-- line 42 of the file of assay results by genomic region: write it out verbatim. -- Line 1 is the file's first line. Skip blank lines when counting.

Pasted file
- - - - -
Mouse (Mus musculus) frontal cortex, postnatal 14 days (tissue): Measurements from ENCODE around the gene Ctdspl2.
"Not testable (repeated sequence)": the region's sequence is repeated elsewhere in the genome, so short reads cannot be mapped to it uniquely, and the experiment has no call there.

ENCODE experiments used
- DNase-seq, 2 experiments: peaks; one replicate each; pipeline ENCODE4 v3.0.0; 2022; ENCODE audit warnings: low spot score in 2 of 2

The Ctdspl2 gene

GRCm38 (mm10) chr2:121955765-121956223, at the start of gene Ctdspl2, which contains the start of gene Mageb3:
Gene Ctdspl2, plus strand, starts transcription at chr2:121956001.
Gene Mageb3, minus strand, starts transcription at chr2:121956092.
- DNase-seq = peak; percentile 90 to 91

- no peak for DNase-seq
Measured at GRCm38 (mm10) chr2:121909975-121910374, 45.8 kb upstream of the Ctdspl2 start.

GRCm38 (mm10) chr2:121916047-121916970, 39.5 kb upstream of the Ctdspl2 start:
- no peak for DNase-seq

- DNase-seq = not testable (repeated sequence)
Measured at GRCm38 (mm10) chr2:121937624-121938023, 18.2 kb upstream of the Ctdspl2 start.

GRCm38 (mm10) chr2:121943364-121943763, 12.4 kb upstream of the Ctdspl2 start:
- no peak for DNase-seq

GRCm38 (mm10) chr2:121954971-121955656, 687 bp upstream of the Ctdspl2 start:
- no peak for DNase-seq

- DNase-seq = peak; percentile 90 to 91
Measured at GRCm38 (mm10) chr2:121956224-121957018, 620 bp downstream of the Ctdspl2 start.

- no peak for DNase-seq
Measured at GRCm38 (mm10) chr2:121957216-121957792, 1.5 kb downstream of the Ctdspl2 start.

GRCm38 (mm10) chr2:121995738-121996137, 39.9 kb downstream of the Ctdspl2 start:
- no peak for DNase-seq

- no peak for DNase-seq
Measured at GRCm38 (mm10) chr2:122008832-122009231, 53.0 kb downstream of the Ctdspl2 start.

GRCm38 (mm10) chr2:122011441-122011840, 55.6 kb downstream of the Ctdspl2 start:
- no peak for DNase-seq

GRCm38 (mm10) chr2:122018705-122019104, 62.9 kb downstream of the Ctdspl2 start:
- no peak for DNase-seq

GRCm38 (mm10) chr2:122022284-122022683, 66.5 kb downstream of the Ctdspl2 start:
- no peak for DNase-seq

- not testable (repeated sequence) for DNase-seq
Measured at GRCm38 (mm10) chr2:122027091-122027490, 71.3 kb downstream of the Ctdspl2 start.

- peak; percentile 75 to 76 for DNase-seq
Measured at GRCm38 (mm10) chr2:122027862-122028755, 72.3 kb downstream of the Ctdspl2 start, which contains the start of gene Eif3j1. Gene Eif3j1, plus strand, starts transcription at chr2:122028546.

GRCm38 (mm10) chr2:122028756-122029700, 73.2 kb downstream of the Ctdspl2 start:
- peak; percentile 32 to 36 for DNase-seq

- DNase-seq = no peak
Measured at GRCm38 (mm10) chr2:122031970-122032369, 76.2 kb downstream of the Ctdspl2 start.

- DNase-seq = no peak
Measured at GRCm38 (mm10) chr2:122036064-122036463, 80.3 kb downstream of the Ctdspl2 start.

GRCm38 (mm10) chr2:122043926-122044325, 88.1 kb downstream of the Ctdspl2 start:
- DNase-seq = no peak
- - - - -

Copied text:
- DNase-seq = no peak